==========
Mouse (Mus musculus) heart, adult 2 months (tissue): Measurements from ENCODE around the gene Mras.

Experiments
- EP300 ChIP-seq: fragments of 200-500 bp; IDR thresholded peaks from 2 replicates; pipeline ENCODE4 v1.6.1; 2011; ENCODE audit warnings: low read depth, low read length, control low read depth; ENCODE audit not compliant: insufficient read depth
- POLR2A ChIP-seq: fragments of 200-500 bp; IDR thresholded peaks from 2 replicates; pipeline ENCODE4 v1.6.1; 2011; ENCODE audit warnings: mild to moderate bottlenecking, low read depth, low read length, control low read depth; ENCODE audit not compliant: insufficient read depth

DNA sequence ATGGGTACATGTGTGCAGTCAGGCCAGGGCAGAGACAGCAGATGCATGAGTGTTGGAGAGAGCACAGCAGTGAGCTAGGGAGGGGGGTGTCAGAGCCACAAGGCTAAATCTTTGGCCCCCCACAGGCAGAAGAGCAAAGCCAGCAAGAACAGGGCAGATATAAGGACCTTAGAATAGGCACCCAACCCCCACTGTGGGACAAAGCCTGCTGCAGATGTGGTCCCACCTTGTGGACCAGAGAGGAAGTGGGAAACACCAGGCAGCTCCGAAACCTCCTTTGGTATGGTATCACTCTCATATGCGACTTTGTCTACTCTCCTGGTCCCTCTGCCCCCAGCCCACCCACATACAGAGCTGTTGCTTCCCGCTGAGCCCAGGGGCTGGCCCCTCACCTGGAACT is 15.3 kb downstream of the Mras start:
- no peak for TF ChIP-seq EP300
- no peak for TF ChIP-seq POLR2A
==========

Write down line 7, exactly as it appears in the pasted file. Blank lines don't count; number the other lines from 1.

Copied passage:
- no peak for TF ChIP-seq POLR2A